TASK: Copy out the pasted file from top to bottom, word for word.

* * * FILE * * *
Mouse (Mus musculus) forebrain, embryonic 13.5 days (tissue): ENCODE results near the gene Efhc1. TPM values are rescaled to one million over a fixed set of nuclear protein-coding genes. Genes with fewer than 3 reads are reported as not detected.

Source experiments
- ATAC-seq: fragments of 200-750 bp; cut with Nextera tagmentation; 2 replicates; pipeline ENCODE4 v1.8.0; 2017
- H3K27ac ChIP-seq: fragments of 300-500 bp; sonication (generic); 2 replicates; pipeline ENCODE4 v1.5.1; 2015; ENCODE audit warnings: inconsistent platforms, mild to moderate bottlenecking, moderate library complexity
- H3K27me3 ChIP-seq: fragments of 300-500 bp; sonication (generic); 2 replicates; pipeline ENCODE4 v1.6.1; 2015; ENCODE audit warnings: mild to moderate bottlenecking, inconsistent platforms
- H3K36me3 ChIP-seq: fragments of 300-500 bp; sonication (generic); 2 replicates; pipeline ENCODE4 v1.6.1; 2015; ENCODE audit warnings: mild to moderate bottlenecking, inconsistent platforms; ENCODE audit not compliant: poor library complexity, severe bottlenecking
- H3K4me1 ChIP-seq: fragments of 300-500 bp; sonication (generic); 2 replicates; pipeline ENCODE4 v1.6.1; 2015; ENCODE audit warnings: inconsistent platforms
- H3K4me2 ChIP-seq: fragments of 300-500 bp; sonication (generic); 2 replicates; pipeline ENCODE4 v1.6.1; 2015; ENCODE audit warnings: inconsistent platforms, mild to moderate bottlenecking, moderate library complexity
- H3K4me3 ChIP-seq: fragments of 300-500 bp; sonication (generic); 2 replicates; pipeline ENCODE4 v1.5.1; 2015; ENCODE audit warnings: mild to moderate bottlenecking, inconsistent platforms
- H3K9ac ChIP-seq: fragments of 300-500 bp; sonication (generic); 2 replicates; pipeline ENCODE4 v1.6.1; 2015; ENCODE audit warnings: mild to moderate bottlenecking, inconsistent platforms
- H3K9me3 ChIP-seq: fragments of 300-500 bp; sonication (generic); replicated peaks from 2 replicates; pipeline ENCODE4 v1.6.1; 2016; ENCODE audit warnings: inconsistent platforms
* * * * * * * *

Mouse (Mus musculus) forebrain, embryonic 13.5 days (tissue): ENCODE results near the gene Efhc1. TPM values are rescaled to one million over a fixed set of nuclear protein-coding genes. Genes with fewer than 3 reads are reported as not detected.

Source experiments
- ATAC-seq: fragments of 200-750 bp; cut with Nextera tagmentation; 2 replicates; pipeline ENCODE4 v1.8.0; 2017
- H3K27ac ChIP-seq: fragments of 300-500 bp; sonication (generic); 2 replicates; pipeline ENCODE4 v1.5.1; 2015; ENCODE audit warnings: inconsistent platforms, mild to moderate bottlenecking, moderate library complexity
- H3K27me3 ChIP-seq: fragments of 300-500 bp; sonication (generic); 2 replicates; pipeline ENCODE4 v1.6.1; 2015; ENCODE audit warnings: mild to moderate bottlenecking, inconsistent platforms
- H3K36me3 ChIP-seq: fragments of 300-500 bp; sonication (generic); 2 replicates; pipeline ENCODE4 v1.6.1; 2015; ENCODE audit warnings: mild to moderate bottlenecking, inconsistent platforms; ENCODE audit not compliant: poor library complexity, severe bottlenecking
- H3K4me1 ChIP-seq: fragments of 300-500 bp; sonication (generic); 2 replicates; pipeline ENCODE4 v1.6.1; 2015; ENCODE audit warnings: inconsistent platforms
- H3K4me2 ChIP-seq: fragments of 300-500 bp; sonication (generic); 2 replicates; pipeline ENCODE4 v1.6.1; 2015; ENCODE audit warnings: inconsistent platforms, mild to moderate bottlenecking, moderate library complexity
- H3K4me3 ChIP-seq: fragments of 300-500 bp; sonication (generic); 2 replicates; pipeline ENCODE4 v1.5.1; 2015; ENCODE audit warnings: mild to moderate bottlenecking, inconsistent platforms
- H3K9ac ChIP-seq: fragments of 300-500 bp; sonication (generic); 2 replicates; pipeline ENCODE4 v1.6.1; 2015; ENCODE audit warnings: mild to moderate bottlenecking, inconsistent platforms
- H3K9me3 ChIP-seq: fragments of 300-500 bp; sonication (generic); replicated peaks from 2 replicates; pipeline ENCODE4 v1.6.1; 2016; ENCODE audit warnings: inconsistent platforms